The last area this article will discuss that is often identified by peer reviewers as a common problem is reporting. While there is little excuse for an auditor to use outdated wording, not include all the required elements in a report, or use the wrong date, it still happens frequently. Using the report illustrations in the aforementioned AICPA audit guide should eliminate these problems. A more challenging issue arises when members of the audit team find potential errors, but the workpapers do not document their resolution and why they might not be included in the audit report. Because single audits typically include detailed testing in several areas, it is not uncommon for potential problems of noncompliance to be noted. Often there is an explanation or a compensating control that provides a valid reason why the problem is not required to be reported. The potential for auditors to not properly evaluate whether a problem noted during testing needs to be included in the audit report can be rectified by having a separate workpaper for each engagement, summarizing potential issues and including a column for how the issue was resolved. This will clearly document why a potential problem was not included, plus highlight for a manager or partner the issues that need to be included as a finding in the final report.

Next Steps

With increased scrutiny being placed on auditors who perform single audits in accordance with the UG and the high rate of nonconformity for these types of audits, CPAs need to evaluate whether they have the dedication to invest in the CPE required to properly perform these highly regulated audits. Auditors should accept only engagements that they have the expertise to perform or the time and resources to gain the necessary proficiency for. Learning the nuances of government auditing and staying abreast of current developments is a commitment that a firm and its partners and staff must undertake if they want to be sucessful. Those who accept this challenge must establish an effective quality-control system; provide adequate training for partners, managers, and staff; and subscribe to professional publications to stay aware of new regulations and related interpretations.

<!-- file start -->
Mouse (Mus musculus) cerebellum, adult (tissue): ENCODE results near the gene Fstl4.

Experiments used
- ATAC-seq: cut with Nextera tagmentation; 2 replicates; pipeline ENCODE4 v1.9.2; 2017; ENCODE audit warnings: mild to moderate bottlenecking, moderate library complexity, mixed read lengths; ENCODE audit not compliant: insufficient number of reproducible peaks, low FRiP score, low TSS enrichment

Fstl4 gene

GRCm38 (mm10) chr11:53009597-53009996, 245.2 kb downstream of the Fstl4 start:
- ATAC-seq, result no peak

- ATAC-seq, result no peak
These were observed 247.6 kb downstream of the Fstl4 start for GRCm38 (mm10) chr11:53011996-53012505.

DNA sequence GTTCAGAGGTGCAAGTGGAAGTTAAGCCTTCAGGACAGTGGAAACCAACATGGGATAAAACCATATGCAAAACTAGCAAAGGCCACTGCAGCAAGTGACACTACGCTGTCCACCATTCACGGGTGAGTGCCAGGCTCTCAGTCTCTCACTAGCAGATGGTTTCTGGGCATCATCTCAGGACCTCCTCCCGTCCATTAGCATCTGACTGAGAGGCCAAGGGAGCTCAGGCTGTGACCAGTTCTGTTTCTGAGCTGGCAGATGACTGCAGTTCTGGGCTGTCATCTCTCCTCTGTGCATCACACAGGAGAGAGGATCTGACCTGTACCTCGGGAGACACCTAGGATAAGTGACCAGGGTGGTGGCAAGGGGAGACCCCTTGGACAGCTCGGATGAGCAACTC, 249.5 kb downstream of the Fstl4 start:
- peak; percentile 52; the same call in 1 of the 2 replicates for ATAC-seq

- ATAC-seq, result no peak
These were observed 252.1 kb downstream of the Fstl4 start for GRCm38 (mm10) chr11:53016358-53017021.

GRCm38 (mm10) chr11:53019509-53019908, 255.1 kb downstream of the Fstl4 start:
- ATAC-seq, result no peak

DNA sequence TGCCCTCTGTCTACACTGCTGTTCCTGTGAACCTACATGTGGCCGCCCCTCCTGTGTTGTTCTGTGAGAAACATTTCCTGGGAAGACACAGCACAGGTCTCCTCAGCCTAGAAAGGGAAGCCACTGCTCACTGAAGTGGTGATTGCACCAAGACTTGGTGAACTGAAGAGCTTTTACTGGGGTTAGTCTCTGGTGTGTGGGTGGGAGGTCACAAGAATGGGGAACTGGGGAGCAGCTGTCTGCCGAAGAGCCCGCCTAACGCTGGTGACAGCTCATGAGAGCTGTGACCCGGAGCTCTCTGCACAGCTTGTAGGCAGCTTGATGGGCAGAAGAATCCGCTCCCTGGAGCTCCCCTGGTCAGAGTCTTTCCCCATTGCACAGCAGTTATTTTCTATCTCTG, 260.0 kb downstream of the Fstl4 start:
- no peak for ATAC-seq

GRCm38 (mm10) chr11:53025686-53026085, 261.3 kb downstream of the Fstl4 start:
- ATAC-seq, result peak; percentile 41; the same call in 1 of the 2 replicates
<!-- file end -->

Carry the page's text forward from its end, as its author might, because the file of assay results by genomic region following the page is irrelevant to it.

David C. Ashenfarb, CPA, CGMA is the director of not-for-profit services at Schall & Ashenfarb CPAs LLC, New York, N.Y. and an adjunct professor in the Stan Ross Department of Accountancy at the Zicklin College of Business, Baruch University, New York, N.Y.